Beginning Thursday, you’re going to be hearing a lot about the seemingly miraculous “recovery” of the U.S. airline industry, as the nation’s big carriers all try to downplay combined first-quarter losses of as much as $5 billion with tales of how many summer tickets they’re selling, how many planes and employees their putting back to work, and how busy the summer travel ahead is going to be.

Just remember to swallow it with a huge spoonful of sugar.

Recent travel booking and other data does, indeed, show that a reasonably large amount of pent-up travel demand soon will be loosed upon a travel industry that very much needs every customer, and every dollar it can get. But it’s going to be very tempting for consumers – and perhaps unsophisticated investors – to get carried away by all the hype that’ll be pouring out of the airline industry this month. Airlines, which continued to lose tens of millions a day through most of the first quarter, likely will still lose a little money daily through the second quarter. And only a lucky few stand a realistic chance of getting back to the actual break-even point, let alone all the way into the black, in the third and fourth quarters.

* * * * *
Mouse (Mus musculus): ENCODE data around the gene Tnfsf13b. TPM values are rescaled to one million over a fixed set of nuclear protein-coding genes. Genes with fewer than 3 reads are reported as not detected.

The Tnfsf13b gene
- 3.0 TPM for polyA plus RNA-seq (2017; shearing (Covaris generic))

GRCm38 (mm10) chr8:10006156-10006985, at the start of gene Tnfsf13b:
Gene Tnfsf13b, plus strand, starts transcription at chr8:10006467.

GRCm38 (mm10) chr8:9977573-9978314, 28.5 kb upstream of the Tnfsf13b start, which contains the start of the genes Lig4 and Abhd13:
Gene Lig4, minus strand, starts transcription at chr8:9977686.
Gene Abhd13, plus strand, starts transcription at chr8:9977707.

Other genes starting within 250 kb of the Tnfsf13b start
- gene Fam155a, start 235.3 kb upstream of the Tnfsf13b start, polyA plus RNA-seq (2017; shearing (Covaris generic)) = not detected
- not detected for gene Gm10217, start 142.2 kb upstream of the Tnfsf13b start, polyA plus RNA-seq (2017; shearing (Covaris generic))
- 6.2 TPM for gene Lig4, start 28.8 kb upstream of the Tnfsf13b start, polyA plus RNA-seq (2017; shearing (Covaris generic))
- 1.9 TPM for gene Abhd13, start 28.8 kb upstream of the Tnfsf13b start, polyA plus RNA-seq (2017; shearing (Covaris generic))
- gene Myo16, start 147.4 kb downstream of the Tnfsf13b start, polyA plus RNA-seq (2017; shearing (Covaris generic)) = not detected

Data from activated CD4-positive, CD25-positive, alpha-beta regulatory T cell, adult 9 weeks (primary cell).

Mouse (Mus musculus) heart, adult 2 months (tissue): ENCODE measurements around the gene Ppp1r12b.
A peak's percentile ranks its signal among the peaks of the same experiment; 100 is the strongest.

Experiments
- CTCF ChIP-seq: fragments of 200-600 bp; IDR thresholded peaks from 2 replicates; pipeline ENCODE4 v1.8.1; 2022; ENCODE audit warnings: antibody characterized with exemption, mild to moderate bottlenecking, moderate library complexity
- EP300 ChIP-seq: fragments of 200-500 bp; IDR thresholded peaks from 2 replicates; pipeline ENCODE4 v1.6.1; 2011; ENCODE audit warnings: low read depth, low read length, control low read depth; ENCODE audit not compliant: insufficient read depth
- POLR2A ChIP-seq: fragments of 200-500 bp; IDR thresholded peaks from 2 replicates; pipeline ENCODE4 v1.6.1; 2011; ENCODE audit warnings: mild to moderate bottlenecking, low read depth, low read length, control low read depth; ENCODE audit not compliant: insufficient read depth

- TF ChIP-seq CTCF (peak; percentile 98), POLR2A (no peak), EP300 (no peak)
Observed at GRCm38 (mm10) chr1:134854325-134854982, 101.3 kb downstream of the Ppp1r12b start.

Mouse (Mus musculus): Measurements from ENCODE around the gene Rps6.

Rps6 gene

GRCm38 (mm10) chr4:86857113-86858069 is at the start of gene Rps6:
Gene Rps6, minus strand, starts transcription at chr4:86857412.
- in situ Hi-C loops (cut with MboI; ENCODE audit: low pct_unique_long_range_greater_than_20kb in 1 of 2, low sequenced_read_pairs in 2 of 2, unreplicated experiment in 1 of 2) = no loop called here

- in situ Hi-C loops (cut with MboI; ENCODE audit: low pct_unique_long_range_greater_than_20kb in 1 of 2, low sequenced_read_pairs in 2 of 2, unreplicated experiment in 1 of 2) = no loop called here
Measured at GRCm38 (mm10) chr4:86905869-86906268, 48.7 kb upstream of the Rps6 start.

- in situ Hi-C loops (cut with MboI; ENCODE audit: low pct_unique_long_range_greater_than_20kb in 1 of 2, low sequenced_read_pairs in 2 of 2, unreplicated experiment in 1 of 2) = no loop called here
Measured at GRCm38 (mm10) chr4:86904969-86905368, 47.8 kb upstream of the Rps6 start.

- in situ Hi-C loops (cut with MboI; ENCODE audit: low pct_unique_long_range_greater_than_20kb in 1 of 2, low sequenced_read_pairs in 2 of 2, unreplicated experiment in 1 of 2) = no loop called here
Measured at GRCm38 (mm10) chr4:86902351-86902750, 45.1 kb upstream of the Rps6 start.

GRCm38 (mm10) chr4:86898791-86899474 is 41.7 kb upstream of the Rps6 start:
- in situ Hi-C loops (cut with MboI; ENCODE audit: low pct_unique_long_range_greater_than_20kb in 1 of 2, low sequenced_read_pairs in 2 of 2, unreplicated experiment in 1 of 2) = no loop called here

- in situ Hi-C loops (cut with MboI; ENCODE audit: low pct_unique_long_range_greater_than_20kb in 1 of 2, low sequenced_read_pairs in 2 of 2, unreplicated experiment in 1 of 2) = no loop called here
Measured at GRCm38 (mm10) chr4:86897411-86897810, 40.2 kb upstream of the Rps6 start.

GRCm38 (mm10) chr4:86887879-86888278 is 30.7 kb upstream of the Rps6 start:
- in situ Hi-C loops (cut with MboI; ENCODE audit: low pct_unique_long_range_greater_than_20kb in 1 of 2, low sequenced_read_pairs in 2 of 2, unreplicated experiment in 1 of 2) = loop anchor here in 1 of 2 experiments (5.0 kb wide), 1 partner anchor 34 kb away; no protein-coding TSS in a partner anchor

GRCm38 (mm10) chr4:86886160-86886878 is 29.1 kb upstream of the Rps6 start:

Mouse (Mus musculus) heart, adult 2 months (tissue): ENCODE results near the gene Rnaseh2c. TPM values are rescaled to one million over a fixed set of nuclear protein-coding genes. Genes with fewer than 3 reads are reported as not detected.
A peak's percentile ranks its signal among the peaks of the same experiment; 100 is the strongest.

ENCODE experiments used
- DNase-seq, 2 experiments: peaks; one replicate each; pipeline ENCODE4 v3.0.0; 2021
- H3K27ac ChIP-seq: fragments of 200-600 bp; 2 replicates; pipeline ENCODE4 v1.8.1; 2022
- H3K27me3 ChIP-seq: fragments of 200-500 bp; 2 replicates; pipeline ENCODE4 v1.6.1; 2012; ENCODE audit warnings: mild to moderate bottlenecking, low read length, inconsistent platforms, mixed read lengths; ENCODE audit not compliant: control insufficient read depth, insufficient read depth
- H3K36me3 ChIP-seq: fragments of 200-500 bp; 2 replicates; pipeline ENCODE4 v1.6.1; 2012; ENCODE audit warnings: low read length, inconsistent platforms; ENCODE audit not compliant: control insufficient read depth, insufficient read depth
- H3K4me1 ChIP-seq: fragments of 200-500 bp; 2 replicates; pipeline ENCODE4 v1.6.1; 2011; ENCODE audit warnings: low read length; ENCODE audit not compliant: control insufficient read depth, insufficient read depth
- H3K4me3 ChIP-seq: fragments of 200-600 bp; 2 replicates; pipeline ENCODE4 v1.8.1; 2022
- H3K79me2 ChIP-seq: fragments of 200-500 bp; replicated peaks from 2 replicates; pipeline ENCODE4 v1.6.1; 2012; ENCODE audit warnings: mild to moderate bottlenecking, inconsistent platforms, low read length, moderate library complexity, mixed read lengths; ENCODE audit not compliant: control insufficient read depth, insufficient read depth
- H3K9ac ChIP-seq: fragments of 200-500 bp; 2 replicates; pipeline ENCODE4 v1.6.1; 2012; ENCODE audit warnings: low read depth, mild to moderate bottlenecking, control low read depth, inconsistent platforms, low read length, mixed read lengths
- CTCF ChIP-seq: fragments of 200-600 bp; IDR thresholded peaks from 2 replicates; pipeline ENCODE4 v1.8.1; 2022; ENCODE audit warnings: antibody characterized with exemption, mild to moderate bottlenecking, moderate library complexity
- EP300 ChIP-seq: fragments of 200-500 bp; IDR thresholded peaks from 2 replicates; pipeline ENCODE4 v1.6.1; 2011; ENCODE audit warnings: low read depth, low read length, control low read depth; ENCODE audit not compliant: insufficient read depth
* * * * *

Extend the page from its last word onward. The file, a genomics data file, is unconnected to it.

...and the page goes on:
Full recovery – meaning and revenue totals return to levels last seen in 2019 – continues to be unlikely until probably 2025 (though a few aggressive analysts and industry experts suggest 2024 or even by late 2023 is possible). Indeed, Tori Emerson Barnes, executive vice president of public affairs and policy at the U.S. Travel Association, which lobbies for the airline, hotels, restaurants, conventions and attractions industries, testified before U.S. Senate subcommittee on Tuesday that full recovery is still likely to take five years. She also asked Congress to take steps quickly to lower restrictions on foreign travel to and from the United States and to take other actions to speed up the travel and tourism industries’ economic recovery.

Similarly, Willie Walsh, who took over as CEO of the International Air Transport Association, the industry’s global trade and lobby group on April 1, said last week in his first media briefing that the industry has a huge challenge in overcoming the near-total absence of international travel during the pandemic. “International passenger traffic is down almost 89%. And it’s showing no signs of recovery in the current environment,” said Walsh, who retired last year as CEO of IAG, the parent of British Airways, Aer Lingus and several other European carriers. Walsh previously was CEO of British Airways before he formed IAG as a trans-border holding company for multiple airlines, including Iberia. Walsh, an Irishman, also was CEO of a then-independent Aer Lingus before joining British Airways.